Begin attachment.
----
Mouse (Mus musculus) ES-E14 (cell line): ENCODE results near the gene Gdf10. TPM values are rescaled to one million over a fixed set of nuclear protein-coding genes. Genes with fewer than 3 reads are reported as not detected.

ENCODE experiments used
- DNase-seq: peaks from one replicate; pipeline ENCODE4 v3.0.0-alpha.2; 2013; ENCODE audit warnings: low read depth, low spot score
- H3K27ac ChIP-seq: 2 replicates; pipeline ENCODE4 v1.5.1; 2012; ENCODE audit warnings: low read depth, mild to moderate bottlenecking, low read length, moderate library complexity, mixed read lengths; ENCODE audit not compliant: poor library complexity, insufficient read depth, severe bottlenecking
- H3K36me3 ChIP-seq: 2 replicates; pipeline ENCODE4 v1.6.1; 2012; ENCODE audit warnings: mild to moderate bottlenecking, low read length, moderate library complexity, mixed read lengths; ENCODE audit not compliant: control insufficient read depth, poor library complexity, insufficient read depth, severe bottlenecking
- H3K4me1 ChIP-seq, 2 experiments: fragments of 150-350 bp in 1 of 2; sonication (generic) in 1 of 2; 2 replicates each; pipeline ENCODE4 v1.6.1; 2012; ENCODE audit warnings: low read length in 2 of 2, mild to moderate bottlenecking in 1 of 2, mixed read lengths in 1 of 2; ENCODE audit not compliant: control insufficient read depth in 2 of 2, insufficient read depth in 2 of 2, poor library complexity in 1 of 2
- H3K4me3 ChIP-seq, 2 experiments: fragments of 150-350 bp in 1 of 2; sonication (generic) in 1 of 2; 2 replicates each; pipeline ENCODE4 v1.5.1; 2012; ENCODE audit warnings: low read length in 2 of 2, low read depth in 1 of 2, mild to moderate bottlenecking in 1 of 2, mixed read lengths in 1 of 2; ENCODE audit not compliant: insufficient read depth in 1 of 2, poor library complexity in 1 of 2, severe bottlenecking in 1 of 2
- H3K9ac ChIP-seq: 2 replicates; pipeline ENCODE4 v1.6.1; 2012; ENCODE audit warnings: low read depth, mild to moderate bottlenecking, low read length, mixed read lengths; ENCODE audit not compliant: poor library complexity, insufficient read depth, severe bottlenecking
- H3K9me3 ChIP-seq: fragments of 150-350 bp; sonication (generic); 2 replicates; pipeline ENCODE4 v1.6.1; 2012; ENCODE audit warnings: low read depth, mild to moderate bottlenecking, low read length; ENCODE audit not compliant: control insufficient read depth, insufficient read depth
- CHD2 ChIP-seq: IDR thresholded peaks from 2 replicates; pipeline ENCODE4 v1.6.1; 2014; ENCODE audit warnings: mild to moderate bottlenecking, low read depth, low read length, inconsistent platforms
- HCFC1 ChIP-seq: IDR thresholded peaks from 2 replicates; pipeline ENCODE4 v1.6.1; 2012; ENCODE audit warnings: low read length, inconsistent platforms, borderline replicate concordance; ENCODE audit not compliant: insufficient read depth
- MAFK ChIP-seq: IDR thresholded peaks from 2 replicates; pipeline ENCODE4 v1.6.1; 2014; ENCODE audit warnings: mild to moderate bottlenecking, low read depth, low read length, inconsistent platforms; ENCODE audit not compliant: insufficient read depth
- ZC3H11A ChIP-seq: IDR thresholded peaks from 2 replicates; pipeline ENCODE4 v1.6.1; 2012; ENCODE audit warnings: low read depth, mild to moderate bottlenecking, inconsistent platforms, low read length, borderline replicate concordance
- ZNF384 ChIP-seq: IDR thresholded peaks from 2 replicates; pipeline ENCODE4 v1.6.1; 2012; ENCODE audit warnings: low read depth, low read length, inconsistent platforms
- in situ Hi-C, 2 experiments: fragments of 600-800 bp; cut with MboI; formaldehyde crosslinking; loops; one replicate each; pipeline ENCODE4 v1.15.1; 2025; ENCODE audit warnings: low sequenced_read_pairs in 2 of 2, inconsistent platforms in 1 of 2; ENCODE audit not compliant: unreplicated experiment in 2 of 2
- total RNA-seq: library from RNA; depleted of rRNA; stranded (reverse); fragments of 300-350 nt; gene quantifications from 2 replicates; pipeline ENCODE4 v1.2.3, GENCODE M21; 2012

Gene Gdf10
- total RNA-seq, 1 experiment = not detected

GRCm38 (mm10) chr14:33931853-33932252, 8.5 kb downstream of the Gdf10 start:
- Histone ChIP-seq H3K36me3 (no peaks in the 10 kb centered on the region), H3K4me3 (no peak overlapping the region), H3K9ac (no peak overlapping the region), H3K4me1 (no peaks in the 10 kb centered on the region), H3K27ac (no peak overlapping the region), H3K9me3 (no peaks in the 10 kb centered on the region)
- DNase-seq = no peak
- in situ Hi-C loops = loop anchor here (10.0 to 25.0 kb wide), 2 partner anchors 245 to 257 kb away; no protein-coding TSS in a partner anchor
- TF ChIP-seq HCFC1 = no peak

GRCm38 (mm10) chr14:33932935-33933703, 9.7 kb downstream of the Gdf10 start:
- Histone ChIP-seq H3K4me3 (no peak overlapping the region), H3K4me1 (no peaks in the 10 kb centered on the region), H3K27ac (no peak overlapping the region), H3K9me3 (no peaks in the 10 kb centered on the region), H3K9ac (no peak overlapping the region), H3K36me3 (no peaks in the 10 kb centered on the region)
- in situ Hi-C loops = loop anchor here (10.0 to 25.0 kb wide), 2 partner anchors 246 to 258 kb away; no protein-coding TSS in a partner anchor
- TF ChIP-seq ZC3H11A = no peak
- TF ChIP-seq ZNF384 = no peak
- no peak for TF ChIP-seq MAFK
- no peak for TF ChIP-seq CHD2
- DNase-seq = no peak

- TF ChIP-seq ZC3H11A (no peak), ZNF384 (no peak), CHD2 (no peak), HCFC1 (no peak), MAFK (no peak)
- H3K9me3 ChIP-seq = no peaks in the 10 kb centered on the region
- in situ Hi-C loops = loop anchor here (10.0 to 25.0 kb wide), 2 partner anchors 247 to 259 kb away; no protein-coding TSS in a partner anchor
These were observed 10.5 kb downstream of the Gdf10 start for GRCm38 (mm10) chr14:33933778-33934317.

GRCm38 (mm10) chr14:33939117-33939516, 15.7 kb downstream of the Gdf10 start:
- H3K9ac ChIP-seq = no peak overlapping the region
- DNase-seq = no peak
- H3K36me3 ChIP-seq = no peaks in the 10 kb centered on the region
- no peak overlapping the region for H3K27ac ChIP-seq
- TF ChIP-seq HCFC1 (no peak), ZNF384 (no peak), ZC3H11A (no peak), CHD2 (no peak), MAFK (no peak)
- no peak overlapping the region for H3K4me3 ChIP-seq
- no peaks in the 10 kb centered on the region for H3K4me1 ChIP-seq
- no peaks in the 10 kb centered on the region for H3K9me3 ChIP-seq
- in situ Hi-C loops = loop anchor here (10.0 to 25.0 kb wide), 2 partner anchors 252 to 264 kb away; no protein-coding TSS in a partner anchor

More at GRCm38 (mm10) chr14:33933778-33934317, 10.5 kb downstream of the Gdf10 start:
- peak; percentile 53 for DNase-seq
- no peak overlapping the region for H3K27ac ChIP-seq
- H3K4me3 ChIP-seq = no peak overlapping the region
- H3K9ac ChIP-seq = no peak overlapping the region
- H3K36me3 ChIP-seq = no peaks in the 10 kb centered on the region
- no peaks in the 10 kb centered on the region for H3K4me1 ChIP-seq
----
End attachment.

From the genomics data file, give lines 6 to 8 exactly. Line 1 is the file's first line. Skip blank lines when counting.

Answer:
- H3K4me1 ChIP-seq, 2 experiments: fragments of 150-350 bp in 1 of 2; sonication (generic) in 1 of 2; 2 replicates each; pipeline ENCODE4 v1.6.1; 2012; ENCODE audit warnings: low read length in 2 of 2, mild to moderate bottlenecking in 1 of 2, mixed read lengths in 1 of 2; ENCODE audit not compliant: control insufficient read depth in 2 of 2, insufficient read depth in 2 of 2, poor library complexity in 1 of 2
- H3K4me3 ChIP-seq, 2 experiments: fragments of 150-350 bp in 1 of 2; sonication (generic) in 1 of 2; 2 replicates each; pipeline ENCODE4 v1.5.1; 2012; ENCODE audit warnings: low read length in 2 of 2, low read depth in 1 of 2, mild to moderate bottlenecking in 1 of 2, mixed read lengths in 1 of 2; ENCODE audit not compliant: insufficient read depth in 1 of 2, poor library complexity in 1 of 2, severe bottlenecking in 1 of 2
- H3K9ac ChIP-seq: 2 replicates; pipeline ENCODE4 v1.6.1; 2012; ENCODE audit warnings: low read depth, mild to moderate bottlenecking, low read length, mixed read lengths; ENCODE audit not compliant: poor library complexity, insufficient read depth, severe bottlenecking